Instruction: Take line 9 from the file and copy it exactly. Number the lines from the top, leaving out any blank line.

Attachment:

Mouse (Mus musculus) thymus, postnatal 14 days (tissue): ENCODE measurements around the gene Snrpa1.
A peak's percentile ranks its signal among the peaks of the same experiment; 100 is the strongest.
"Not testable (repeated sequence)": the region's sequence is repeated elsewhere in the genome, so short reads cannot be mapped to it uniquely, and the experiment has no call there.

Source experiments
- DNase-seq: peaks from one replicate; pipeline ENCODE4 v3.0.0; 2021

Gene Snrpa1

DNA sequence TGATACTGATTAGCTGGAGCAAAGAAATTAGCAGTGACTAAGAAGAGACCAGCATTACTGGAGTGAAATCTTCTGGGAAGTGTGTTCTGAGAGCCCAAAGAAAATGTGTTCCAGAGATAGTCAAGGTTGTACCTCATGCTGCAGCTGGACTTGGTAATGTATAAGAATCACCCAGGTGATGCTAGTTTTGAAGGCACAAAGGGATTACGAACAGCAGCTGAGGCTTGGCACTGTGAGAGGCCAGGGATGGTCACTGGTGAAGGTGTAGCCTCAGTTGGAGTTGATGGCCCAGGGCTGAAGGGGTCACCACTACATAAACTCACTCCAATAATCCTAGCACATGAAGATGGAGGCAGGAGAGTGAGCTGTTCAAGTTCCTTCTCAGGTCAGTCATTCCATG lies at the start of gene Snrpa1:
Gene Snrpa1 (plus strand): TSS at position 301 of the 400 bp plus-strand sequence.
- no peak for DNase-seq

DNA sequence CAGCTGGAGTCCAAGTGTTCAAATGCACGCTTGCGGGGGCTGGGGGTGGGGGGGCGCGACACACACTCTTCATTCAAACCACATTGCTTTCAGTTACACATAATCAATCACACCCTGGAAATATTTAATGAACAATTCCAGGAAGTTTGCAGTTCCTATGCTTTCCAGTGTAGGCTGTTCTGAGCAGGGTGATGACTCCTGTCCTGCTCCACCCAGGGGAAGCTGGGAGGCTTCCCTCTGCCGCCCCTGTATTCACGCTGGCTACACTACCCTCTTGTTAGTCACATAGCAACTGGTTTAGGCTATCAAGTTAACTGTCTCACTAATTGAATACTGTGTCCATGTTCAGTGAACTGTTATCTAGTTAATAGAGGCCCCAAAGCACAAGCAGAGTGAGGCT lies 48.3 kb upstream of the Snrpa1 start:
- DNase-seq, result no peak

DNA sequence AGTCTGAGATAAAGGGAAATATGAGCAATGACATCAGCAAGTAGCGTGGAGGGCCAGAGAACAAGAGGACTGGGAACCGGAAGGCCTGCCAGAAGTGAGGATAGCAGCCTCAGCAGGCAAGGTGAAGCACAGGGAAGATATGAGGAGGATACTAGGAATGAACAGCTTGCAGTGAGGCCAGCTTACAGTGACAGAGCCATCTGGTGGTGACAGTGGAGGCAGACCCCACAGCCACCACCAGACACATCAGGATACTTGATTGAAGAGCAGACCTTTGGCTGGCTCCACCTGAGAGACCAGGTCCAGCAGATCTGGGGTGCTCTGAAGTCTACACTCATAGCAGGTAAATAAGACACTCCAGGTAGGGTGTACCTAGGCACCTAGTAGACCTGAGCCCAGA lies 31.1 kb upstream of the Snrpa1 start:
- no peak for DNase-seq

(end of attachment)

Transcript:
- no peak for DNase-seq